Ensure email CAN-SPAM compliance
1. Determine whether an email needs to comply with the CAN-SPAM Act.
The CAN-SPAM Act applies to all emails with commercial or promotional intent sent by any business to US recipients. According to the Federal Trade Commission, an email must comply with the law if recipients can reasonably interpret it as commercial or promotional in nature. Such emails must comply with the specifications below to avoid a fine of up to $43,792. Two email types are exempt from CAN-SPAM compliance: Transactional emails that facilitate or confirm a transaction that the recipient has already agreed on. Relationship emails that inform the recipient about warranty updates, safety recalls, security information, membership and subscription updates, loan payment due dates, employment updates, or other information that help facilitate an ongoing business relationship.
2. Verify that your transmission data, including your from, to, and reply-to fields are correct.
Clearly indicate both the sender and recipient. For emails from multiple organizations to the same audience, agree beforehand on whom the designated senders will be. However, each organization will be liable in case of any CAN-SPAM violations.
3. Write a subject line that accurately describes the email content.
The FTC considers a subject line deceptive if the sender’s goal is to intentionally mislead recipients.
4. Clearly identify the email as promotional, unless your audience has specifically opted in to receive promotional emails from you.
Typical ways to clearly make the advertisement notice stand out include: A note at the top in a different font A note at the top in a different font color A note at the top in a different font size A header banner including words like advertisement, solicitation, or promotion. For users who have previously subscribed to promotional messages, senders can assume that the message will be identified as an advertisement. However, this exception only applies if your audience specifically opted in to receive the type of message you are sending.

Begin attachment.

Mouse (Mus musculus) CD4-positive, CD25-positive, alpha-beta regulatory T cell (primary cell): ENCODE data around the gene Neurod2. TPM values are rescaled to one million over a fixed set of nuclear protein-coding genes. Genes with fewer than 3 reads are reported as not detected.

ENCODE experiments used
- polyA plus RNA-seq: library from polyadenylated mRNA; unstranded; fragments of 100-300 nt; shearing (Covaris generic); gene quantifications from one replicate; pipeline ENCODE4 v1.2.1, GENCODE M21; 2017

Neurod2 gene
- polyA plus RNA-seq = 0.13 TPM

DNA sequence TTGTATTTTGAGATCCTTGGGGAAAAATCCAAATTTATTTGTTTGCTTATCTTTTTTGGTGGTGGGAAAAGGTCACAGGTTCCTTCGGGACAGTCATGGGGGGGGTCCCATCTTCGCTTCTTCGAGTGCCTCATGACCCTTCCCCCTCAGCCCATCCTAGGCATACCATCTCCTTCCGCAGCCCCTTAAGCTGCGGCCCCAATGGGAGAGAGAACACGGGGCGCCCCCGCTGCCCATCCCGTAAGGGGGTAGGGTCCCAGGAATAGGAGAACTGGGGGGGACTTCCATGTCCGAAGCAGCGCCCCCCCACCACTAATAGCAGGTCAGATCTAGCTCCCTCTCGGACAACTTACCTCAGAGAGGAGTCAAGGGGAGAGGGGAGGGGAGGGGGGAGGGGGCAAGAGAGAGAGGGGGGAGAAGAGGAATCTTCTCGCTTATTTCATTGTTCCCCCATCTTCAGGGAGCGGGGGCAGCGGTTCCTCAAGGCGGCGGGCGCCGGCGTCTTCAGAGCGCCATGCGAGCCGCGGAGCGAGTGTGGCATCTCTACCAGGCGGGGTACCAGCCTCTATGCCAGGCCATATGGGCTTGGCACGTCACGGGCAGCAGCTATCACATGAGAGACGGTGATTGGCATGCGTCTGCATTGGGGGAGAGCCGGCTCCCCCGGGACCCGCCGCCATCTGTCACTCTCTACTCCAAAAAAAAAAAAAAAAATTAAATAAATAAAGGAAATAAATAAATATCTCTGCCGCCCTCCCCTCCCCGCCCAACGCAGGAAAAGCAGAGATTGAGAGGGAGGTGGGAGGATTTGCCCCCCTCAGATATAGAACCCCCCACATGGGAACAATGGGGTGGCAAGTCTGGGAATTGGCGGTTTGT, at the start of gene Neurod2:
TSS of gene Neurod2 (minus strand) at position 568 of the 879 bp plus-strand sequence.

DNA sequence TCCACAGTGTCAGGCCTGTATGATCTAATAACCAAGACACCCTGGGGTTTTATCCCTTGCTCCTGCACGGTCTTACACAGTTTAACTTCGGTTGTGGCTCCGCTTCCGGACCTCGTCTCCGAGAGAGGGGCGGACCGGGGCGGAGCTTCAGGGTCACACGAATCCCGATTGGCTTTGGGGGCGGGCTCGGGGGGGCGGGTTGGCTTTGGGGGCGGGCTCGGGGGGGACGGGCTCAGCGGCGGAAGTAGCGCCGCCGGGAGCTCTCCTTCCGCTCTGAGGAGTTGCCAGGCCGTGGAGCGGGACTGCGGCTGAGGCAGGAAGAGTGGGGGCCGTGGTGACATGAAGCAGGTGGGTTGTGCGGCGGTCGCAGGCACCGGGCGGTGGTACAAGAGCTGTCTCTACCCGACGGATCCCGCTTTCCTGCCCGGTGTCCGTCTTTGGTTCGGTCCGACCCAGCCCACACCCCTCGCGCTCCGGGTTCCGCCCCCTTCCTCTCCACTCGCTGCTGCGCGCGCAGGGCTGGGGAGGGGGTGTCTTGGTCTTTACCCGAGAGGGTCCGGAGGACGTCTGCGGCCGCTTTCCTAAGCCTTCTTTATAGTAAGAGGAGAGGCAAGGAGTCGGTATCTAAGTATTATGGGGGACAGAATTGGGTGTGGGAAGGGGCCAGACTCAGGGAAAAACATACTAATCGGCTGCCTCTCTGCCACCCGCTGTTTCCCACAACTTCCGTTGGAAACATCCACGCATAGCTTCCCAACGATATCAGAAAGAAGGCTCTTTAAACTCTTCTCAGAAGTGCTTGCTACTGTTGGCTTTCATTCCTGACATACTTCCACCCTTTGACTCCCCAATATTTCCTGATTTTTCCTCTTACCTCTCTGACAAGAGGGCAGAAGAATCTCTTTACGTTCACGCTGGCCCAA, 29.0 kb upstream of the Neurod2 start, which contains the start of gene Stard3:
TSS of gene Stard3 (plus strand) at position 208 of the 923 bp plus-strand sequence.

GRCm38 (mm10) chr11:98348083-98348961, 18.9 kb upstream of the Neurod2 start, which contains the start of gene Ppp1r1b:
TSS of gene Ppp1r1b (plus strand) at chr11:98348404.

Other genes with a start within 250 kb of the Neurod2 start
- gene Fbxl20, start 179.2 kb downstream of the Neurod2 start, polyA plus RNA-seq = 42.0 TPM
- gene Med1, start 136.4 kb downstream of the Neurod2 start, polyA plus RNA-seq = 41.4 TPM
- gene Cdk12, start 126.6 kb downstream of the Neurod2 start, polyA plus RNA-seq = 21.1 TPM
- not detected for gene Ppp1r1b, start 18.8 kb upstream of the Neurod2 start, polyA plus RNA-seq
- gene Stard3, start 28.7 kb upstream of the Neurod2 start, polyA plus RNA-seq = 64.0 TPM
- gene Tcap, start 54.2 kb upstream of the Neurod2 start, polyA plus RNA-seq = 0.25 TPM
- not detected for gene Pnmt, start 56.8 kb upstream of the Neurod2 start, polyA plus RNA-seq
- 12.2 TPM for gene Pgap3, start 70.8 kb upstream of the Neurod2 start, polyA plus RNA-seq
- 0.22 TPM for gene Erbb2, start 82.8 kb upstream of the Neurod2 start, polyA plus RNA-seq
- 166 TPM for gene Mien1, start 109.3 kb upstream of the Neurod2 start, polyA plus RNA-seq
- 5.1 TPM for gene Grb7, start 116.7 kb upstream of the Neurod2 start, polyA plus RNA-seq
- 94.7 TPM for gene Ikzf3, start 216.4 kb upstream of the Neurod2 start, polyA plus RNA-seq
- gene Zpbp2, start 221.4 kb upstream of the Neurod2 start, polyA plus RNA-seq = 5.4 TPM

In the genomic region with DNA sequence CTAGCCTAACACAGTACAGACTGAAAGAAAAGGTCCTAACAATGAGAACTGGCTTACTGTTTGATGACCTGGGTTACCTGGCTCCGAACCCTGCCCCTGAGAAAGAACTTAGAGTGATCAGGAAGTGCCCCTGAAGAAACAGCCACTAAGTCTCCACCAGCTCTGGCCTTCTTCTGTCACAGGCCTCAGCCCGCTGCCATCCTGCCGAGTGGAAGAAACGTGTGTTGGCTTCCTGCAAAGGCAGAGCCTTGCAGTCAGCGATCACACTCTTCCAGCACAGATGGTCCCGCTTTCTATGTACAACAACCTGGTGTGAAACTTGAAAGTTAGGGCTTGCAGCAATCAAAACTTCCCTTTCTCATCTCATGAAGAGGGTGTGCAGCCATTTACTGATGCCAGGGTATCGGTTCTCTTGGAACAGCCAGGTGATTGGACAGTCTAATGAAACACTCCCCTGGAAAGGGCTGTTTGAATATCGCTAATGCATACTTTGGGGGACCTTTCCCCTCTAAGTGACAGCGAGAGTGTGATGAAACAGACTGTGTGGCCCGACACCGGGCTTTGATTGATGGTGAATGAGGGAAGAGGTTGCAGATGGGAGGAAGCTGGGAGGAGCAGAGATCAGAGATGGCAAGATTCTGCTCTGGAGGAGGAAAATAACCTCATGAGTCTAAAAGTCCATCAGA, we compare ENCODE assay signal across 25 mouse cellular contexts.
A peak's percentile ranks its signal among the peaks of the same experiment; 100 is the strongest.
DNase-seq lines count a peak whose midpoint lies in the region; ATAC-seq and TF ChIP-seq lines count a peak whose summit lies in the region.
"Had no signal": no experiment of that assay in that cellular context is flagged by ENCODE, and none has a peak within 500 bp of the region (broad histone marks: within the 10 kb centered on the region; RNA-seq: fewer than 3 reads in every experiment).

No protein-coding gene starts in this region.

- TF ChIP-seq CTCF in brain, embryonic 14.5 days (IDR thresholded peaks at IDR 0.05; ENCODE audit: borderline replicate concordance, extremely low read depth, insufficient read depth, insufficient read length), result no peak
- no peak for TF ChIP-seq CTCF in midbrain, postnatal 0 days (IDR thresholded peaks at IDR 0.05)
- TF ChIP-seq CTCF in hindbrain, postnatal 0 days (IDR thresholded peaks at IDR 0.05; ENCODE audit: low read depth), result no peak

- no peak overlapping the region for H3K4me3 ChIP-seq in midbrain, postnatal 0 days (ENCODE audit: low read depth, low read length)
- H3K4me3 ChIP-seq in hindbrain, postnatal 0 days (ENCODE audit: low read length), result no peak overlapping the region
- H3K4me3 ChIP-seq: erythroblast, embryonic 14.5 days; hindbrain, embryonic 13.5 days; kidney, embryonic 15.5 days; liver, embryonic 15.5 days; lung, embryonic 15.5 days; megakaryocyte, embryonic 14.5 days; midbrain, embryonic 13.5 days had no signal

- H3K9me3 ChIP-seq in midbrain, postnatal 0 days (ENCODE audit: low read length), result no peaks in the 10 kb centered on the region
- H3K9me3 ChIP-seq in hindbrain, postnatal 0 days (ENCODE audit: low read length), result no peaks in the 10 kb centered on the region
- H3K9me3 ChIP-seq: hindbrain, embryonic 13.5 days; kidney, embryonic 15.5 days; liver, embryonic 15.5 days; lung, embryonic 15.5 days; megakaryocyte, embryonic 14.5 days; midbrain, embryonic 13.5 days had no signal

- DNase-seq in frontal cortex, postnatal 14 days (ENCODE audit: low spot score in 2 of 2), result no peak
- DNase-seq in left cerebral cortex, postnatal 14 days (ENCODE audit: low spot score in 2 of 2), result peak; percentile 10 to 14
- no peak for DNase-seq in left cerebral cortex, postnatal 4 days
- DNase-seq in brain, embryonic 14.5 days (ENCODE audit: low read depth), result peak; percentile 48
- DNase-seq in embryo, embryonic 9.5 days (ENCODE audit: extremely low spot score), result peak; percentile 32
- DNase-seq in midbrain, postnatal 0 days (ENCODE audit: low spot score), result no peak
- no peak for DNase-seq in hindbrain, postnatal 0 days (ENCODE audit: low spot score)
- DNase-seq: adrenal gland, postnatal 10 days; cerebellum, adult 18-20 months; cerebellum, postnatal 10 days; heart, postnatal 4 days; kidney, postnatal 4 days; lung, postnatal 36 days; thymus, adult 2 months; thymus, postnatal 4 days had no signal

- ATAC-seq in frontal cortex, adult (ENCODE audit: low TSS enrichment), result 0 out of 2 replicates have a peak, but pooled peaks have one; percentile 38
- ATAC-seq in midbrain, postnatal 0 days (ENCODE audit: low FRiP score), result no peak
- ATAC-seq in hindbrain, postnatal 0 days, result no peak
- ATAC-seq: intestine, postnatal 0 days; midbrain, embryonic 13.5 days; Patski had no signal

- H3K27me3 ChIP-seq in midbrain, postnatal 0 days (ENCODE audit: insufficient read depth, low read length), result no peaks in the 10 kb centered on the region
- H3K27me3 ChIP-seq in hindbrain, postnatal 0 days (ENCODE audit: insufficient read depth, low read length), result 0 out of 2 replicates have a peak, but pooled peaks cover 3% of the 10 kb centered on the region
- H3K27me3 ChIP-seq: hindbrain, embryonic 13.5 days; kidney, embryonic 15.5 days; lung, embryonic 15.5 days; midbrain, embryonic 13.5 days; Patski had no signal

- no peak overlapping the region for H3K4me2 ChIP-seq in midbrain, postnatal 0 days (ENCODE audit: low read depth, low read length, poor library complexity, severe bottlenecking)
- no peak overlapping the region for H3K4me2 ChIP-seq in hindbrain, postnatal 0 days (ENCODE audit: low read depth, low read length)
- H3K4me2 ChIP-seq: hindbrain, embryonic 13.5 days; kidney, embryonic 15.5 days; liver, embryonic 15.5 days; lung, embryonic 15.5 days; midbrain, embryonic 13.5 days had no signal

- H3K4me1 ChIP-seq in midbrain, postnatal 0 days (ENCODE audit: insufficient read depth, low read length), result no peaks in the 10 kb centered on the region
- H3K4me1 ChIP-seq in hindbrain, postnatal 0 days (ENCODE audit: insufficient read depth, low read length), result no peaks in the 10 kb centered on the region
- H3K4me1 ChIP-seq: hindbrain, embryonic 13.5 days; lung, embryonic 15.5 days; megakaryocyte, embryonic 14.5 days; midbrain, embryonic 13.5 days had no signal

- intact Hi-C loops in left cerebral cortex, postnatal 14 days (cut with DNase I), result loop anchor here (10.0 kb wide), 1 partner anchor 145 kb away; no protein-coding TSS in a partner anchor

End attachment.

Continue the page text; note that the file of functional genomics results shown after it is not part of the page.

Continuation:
5. Include a valid business mailing address in the footer of the email.
The business address can be any of the following: Your current street address in the U.S. A post office box registered with the U.S. Postal Service A private mailbox registered with a commercial mail receiving agency that complies with current USPS regulations.
6. Allow recipients to easily opt out of future communications by including a clear unsubscribe link in the email footer.
Include a clear explanation of what action your audience should take to avoid receiving promotional emails from you in the future. The process can only follow one of two paths: A link for your recipients to click, leading them to a single web page to confirm their request. An email address to which recipients can send their request. Let your audience opt out of receiving specific types of messages – for example, sales discounts or announcements about new products. However, ensure that they can easily unsubscribe from all future messages. Senders cannot require a fee to opt out of emails or ask for anything more than the recipient’s email address. Once recipients have opted out, selling or transferring their email addresses will violate the CAN-SPAM Act.
7. Honor all opt-out requests within 10 business days of receiving the request.
8. Work with any partners or influencers sending promotional emails on your behalf to ensure they follow the same steps.
As long as any entity affiliated with your business is attached to the message, you’ll be considered legally liable. Complying with CAN-SPAM regulations means ensuring that any marketing agencies, email companies, ecommerce partners, and other third parties who send emails on your behalf follow the same rules outlined above.